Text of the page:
Contentment can be elusive for single people when we just want someone to share burdens with, when we are feeling lonely, when all our friends are happily paired off and we’re constantly the third (or fifth, or seventh, or thirteenth) wheel. It’s perhaps especially frustrating on a day like Valentine’s Day, when romance floats through the air in the form of heart-shaped balloons and pink confetti. On days like today, here are a few examples of singles who, whether fictional or not, inspire me by choosing to be content in their situations.
It’s not easy to fight against social expectations. Merida does this by defying all definitions of a “proper” princess because she is smart, energetic, and headstrong; she is no damsel in distress. Instead of letting a tournament decide her marriage, she fights for her own hand (much to the chagrin of her mother and the other clans).
It can be easy to assume that marriage is the only socially acceptable thing to do, and therefore if you are single, you are letting yourself and others down. Perhaps you feel guilty because you know your dad wants to bounce a grandchild on his knee, or because you lean on friends to help you through your loneliness. But we don’t need guilt piled on top of the other challenges of being single. Like Merida, we can embrace our singleness as an important part of who we are. We aren’t worth less than others because of it.
Toph Beifong, Avatar: The Last Airbender
Toph Beifong is the only main character who doesn’t get paired off at the end of Avatar: The Last Airbender, and she’s totally cool with it. A powerful earthbender who’s also blind, Toph doesn’t let other people tell her how to be content, she just chooses to be.
“One of the good things about being blind is that I don’t have to waste my time worrying about appearances,” she says in the episode, “The Tales of Ba Sing Se.” “I don’t care what I look like. I’m not looking for anyone’s approval. I know who I am.”
Trying to dig up flaws, physical or otherwise, to explain our singleness is tempting, but if we focus so much on what other people think of us we may miss out on experiencing joy.
Obi-Wan Kenobi, Star Wars
Obi-Wan takes the Jedi’s rules on celibacy pretty seriously (assuming Rey doesn’t turn out to be his daughter, of course). The way he finds contentment is serving a bigger purpose than himself. Helping others and promoting peace is what he’s striven to do since childhood, and when he’s plunked on a desert planet to keep an eye on a whiny farm boy for the rest of his life, he doesn’t complain.
Single folks are often able to serve God in ways that married people can’t. I’m not convinced we have “more free time” than married people (my busy schedule says otherwise), but I think we are more flexible in many ways. Focusing on serving others joyfully helps me find contentment in my single life.
Luna Lovegood, Harry Potter
Luna finds contentment by embracing weirdness (“You can laugh! But people used to believe there were no such things as the Blibbering Humdinger!”). She’s not afraid to be herself, no matter what anybody says about her. She gets picked on because she’s different, but refuses to feel ashamed.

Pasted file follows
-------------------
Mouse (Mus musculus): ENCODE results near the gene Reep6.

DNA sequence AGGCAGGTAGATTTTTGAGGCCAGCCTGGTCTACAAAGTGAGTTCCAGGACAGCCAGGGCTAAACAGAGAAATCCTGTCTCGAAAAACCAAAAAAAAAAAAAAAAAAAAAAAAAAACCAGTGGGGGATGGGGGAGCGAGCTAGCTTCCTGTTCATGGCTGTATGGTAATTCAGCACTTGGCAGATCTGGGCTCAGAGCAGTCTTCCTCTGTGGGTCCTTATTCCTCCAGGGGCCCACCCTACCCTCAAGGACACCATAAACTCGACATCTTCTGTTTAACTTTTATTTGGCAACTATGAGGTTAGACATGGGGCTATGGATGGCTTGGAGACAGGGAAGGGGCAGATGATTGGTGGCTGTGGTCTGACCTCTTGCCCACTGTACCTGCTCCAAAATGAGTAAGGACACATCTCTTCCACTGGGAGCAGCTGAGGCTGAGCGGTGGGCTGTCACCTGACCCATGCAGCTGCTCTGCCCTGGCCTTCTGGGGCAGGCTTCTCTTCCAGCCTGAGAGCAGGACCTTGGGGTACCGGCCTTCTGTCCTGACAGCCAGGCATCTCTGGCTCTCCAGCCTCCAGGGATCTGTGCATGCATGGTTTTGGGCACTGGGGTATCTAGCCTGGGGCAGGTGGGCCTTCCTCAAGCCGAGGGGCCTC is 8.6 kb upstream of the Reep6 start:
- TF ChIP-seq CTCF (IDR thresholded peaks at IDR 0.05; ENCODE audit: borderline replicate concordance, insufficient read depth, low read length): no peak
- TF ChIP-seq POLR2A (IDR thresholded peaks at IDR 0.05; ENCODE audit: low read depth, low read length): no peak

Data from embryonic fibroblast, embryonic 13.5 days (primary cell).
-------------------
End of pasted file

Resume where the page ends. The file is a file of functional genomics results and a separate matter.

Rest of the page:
Shame and believing we are not worthy of love can get in the way of contentment. God tells us otherwise — that we are worth loving no matter how many Nargle crime theories we think up.
Frodo Baggins, The Lord of the Rings
Frodo’s story does not revolve around romance; he’s a little too busy carrying the weight of Middle-earth around his neck. He finds contentment because of his friendship with Sam. After Sam rescues him from being captured by orcs, Frodo says, “’Well, you have now [found me], Sam, dear Sam. . .’ and he lay back in Sam’s gentle arms, closing his eyes, like a child at rest when night-fears are driven away by some loved voice or hand.”
A lack of romantic relationship does not diminish our friendships. In fact, much joy is to be found in community with others, like Acts 2 describes. We are not meant to live life alone, and finding a community of people who care about each other and share beliefs is crucial to personal growth, serving Christ, and finding joy.
Saint Valentine was a Roman priest during a time of persecution in the church and when polygamy was widely accepted. In 269 AD, he was sentenced to beating, stoning and decapitation because he promoted marriage between only one man and one woman and officiated marriages between Christian couples.
The day where couples celebrate romance with red flowers and heart-shaped candy is named after a single man who died for what he believed in. Being joyful because of hardships sounds counter-intuitive, but James tell us to do so: “Count it all joy, my brothers, when you meet trials of various kinds, for you know that the testing of your faith produces steadfastness.” (1:2-3). When we want to be married, singleness can be a trial; but we can find contentment through faith in something bigger than ourselves.
The Apostle Paul
I’d be remiss if I didn’t mention Paul in this list, as he is one of the more prominent singles in the Bible and the only author who talks about it. Paul was content in his singleness because he traveled and served in ways he would not have wanted to with a family. He refers to singleness as the ideal life for this reason and as something to be celebrated rather than mocked. Though we might not choose the single life as Paul did, we can still find good in it.
Remember, contentment isn’t necessarily a feeling. It’s OK to feel sad and lonely when we are single and want to be married. But we can choose contentment by fighting feelings of worthlessness, living in community, serving others, and loving God. How can you do that today?